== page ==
While we wait for things to warm up, I am working on lengthening her ‘hold,’ and making sure she gets an opportunity to retrieve a variety of ducks. This week, she retrieved two very smelly, squishy ducks. I so badly wanted to refuse to take them, but obviously I had to pretend she was giving me the best gift ever, lol!!

If she continues to retrieve like this, then I think we are going to have a really good field season.

Field Class

Arizona had her first field lesson of the season and it went GREAT!!

We have been working all winter on her ‘hold’ and on ‘delivering to hand,’ but we have not done any work with ducks since the fall.

There were about eight dogs, including Arizona and Canyon, who came to class. There were: 2 flat-coated retrievers, 3 duck tolling retrievers, a lab and our 2 golden retrievers.

Canyon was our muscle. We didn’t know how driven Ari would be to retrieve ducks, so we brought Canyon to encourage her. They are very competitive with one another, so he does a great job of motivating her to cooperate.

Since there were several new dogs, Susie had them all start by retrieving a bumper from a short distance. Arizona was all over this!!

The dogs then had to retrieve a bumper from a farther distance. “No problem!” says Ari.

Finally, Susie got out the ducks and had us all practice with our own dog.

I worked with Arizona, while Huib tossed the duck from a variety of distances. Arizona was freaking awesome!! Other than me fumbling and dropping one duck, she handed every single one to me.

After several tosses, we put Ari into her crate and got out Canyon. With his seizures he cannot do any of the water work, so he loves when we let him play.

Unfortunately, he was a bit of a pain in my butt and instead of handing me the duck, he’d come close, then turn and lie down to start mouthing it – bad boy!! I guess we need to work on this.

If this is any indication of how Arizona will do in field this year…I’m getting pretty excited.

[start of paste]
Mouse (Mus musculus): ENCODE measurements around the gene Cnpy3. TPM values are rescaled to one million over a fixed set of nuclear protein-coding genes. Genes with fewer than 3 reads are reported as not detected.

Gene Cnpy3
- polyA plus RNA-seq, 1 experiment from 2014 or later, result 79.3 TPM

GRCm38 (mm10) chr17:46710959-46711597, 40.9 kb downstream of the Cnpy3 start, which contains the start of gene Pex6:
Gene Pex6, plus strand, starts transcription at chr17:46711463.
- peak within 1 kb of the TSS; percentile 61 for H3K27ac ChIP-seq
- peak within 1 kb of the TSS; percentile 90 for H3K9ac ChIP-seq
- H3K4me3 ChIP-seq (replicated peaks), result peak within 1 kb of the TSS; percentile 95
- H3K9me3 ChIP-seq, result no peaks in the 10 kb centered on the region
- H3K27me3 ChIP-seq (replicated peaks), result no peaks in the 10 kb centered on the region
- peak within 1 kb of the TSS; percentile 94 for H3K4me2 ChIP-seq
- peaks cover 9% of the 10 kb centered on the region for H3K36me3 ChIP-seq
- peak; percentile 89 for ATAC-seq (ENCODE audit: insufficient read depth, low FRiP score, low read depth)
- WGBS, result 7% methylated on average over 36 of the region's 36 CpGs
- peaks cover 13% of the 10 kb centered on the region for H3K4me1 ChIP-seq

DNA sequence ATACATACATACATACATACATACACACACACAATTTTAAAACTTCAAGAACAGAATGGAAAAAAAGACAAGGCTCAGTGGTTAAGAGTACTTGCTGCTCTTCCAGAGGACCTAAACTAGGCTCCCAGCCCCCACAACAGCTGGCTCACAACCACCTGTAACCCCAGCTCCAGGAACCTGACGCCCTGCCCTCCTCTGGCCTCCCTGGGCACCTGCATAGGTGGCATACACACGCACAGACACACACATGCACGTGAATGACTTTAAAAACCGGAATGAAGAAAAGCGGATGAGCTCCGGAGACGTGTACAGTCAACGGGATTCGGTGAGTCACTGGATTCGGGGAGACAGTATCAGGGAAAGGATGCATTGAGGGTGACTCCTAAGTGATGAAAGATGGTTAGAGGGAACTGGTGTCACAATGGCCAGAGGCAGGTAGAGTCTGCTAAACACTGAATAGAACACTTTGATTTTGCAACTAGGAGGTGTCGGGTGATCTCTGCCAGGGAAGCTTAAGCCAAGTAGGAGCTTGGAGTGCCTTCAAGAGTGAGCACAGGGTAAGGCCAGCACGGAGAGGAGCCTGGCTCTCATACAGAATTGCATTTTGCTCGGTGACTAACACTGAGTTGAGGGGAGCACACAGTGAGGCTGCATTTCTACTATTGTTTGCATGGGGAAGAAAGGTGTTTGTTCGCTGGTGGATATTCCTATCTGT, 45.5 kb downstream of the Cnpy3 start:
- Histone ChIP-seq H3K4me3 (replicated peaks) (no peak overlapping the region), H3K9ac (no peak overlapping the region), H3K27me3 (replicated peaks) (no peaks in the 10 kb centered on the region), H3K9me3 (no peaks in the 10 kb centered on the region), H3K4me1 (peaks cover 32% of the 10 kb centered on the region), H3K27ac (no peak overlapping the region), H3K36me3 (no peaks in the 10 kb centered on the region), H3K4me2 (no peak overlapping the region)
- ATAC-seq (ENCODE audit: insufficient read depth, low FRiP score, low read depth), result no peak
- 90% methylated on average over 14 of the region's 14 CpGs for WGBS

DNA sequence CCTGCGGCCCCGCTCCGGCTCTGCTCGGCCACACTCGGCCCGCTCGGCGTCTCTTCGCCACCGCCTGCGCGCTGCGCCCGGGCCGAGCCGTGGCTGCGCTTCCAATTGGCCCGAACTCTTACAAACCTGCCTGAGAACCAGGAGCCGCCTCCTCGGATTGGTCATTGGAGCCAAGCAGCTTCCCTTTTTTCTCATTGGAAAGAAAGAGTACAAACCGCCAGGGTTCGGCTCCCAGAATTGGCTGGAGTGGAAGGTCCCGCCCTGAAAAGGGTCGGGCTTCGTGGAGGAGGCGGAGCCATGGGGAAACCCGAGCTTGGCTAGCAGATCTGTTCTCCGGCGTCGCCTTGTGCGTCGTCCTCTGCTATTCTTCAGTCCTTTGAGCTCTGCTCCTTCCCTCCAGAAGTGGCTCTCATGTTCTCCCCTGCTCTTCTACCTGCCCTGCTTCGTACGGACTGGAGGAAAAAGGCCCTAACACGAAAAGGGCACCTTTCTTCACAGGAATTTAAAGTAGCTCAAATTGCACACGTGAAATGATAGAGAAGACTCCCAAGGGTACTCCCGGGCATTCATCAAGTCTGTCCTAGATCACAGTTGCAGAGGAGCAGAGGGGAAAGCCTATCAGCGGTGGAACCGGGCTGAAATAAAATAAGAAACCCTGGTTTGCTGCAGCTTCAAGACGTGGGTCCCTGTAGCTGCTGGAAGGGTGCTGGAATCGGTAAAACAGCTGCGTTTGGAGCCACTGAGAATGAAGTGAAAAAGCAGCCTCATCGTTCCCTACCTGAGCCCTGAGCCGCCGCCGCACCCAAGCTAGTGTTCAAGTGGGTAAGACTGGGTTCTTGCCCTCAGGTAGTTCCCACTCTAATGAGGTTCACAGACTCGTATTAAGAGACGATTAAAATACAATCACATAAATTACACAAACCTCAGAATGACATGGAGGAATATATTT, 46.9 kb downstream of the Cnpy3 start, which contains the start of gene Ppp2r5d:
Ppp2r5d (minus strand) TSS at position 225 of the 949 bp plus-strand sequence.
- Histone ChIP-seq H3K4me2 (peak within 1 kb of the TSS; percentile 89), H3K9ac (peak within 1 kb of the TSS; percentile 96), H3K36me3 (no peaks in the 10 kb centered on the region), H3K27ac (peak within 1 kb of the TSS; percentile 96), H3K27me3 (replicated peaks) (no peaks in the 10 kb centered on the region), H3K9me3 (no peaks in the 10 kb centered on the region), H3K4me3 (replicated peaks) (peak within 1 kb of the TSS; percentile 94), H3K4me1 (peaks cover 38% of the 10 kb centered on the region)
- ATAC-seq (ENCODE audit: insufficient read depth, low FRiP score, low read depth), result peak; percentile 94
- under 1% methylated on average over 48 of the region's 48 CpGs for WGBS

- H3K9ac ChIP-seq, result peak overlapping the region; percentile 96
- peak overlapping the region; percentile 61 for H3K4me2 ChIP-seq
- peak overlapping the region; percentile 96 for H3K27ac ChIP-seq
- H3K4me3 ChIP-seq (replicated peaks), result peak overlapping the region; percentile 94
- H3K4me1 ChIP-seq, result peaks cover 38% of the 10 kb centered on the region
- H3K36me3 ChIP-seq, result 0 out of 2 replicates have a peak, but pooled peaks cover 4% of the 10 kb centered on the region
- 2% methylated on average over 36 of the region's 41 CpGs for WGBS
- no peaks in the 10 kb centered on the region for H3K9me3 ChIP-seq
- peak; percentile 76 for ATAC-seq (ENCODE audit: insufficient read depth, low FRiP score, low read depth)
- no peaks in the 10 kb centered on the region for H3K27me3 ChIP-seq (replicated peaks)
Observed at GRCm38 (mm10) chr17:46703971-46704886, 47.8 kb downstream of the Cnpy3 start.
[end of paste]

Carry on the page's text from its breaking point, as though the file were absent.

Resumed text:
Gun Dog Foundations: Whistle Problems

Last week our Gun Dog Foundations 1 class began. We had a pretty busy weekend, so other than reading the lecture material and checking out the forums, I didn’t do any actual work.

I had Huib read the material and watch the videos before we started.

Once we get the clicker out, the dogs know something exciting is happening, so it’s kind of a pain to get them to go down into the living room, so we can work with them one at a time.

Arizona was first.

The first lesson talked about the importance of engagement, so I began our session playing with Arizona. She loved it!! She really enjoys interacting with me, so I think I will try and remember to incorporate this into our classes in the summer, where her distraction level rises.

Once she was fully engaged, I started to work on a ‘whistle-sit.’ I blew once on the whistle and quickly said “sit.” The minute she sat, Huib clicked and tossed a toy for her to chase and bring back to us. We did this a few times, until I no longer needed to say “sit.”

Arizona was beginning to learn this in the summer, but we never really did much work on it.

To take a bit of a break, we moved on to the ‘whistle-recall.’ Huib held her, I blew the whistle three times and said “here” in a very excited voice. Arizona ran over, I petted her and I dropped kibbles at my feet. We did this a couple times before I dropped the verbal cue all-together.

We use the whistle-recall a lot in field, so Arizona’s pretty good there.

Huib suggested we do some more sits, but try to get some distance. She kept coming really close, so Huib attached a leash to the staircase rail, so she wouldn’t be able to move. Starting a foot away, I blew the whistle once and said “sit.” She did nothing, so Huib finally lured her into position, clicked and rewarded her.